‘The Poor People’s Campaign’ Offers Antidote to a Impoverished War Economyby Brock McIntosh March 26, 2018
The Poor People’s Campaign offers an antidote to a poisoned and militarized culture that has perverted the national agenda.
I’d like to tell you all about the precise moment I realized there was poison in me. I’m the child of a nurse and a factory worker in the heartland of Illinois, the family of blue-collar and service workers. At the height of the Iraq War, military recruiters at my high school attracted me with sign up bonuses and college assistance that some saw as their ticket out—for me, I hoped it was my ticket up, providing opportunities that once felt out of reach.
Two years later, when I was 20 years old, I was standing over the body of a 16-year-old Afghan boy. A roadside bomb he was building prematurely detonated. He was covered in shrapnel and burns, and now lay sedated after having one of his hands amputated by our medics. His other hand had the calloused roughness of a farmer or a shepherd.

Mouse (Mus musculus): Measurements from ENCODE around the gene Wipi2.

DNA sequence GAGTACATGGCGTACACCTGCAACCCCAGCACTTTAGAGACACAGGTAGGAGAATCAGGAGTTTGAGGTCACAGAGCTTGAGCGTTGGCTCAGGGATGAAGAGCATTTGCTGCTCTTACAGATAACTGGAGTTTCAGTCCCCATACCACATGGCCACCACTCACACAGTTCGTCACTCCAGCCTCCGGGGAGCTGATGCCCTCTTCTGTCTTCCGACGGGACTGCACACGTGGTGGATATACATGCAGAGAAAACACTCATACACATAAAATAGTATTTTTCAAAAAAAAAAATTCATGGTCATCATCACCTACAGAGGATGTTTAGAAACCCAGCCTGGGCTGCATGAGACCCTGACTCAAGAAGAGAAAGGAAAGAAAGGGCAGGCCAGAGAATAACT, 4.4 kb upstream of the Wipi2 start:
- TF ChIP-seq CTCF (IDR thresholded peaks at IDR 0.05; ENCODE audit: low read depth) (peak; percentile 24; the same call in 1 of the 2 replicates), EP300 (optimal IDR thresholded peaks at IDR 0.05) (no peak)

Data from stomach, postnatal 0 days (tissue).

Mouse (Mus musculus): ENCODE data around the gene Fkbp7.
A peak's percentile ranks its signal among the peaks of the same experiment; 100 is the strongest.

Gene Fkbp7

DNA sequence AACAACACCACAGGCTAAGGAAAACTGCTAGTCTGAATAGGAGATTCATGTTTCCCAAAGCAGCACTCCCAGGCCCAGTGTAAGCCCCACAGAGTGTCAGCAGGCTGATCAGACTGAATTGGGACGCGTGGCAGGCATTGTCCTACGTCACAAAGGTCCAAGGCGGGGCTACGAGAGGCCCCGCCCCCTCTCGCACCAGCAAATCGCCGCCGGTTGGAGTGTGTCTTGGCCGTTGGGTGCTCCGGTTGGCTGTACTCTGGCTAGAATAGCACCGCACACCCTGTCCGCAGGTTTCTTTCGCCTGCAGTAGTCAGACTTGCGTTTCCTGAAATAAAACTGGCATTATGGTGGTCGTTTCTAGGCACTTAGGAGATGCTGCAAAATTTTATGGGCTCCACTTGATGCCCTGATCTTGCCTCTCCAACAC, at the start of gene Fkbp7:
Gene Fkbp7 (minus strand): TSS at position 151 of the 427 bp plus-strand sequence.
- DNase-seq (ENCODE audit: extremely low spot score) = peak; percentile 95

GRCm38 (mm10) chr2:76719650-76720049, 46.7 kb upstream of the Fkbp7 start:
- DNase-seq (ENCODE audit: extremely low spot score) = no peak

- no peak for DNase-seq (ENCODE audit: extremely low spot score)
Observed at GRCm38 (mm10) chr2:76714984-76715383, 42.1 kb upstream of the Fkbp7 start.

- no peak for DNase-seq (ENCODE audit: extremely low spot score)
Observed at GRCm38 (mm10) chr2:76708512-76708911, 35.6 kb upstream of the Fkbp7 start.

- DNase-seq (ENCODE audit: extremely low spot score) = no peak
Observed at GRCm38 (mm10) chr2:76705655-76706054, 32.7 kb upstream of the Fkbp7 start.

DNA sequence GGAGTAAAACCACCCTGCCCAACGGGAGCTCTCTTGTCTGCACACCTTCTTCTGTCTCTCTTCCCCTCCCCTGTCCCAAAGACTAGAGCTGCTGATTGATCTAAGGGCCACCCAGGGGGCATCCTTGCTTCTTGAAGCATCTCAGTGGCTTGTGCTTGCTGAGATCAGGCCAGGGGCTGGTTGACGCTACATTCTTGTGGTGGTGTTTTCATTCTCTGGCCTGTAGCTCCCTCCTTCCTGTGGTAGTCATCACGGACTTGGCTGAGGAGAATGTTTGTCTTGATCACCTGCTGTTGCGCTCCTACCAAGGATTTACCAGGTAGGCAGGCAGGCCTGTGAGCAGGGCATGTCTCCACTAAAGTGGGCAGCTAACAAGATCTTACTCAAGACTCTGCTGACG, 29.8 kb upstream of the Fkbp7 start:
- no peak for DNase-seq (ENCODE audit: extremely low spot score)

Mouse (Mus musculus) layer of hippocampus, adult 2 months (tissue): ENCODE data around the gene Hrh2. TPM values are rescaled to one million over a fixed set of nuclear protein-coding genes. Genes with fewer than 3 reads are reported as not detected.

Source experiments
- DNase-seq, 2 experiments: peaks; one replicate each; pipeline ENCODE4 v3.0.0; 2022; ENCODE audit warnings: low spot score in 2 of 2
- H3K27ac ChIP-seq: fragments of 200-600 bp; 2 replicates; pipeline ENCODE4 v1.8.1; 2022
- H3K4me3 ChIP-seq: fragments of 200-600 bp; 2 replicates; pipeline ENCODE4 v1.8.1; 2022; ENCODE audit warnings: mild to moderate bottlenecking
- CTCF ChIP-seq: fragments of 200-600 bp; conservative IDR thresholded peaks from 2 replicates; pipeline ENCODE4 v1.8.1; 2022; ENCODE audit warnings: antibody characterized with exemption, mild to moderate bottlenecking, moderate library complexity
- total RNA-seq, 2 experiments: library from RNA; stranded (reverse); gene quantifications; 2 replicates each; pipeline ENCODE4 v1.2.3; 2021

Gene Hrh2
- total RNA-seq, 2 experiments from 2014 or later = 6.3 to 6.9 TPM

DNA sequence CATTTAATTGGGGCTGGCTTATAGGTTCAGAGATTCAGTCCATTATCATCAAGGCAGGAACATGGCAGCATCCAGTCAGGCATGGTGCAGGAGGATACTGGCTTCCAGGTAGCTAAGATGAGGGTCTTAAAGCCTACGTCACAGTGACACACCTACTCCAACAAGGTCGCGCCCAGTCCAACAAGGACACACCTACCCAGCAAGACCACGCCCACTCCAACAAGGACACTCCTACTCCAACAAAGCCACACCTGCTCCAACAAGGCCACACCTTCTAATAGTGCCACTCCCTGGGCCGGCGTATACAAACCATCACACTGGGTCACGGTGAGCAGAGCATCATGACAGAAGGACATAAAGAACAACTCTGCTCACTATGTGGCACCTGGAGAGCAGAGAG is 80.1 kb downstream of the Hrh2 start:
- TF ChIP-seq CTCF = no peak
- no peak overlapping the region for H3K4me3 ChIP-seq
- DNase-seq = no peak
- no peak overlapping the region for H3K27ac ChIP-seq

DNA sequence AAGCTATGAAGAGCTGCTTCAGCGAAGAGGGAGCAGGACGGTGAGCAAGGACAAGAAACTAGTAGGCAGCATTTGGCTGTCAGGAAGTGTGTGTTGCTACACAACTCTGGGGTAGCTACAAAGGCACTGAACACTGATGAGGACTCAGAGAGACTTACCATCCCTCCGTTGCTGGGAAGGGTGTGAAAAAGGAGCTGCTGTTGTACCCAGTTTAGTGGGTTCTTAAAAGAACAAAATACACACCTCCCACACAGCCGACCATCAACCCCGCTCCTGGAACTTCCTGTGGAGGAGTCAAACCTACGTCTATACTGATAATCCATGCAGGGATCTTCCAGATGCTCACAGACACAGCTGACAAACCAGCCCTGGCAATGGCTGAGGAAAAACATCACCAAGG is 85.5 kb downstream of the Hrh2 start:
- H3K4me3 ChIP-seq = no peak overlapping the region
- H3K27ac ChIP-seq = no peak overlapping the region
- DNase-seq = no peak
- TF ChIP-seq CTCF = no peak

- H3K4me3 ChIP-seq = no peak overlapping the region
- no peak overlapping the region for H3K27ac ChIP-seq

The burden of war for the elites
As he lay there with a peaceful expression, I studied the details of his face and caught myself rooting for him. ‘If this boy knew me,’ I thought, ‘he wouldn’t want to kill me.’ And here I am, supposed to want to kill him. And feeling bad that I wanted him to live.That is the poisoned mind. That is the militarized mind. And all the opportunities afforded me by the military can’t repay the cost of war on my soul. It is poor folks who carry the burden of war for the elites who send them.
A working class boy from Illinois sent halfway around the world to kill a young farmer. How did we get here? How did this crazy war economy come to be?
“We need a Poor People’s Campaign to amplify the voices of regular folks above the lobby of militarized industry, a poisoned economy, to demand jobs in industries other than war-making, to demand opportunities for working class folks that don’t require killing other working class folks.”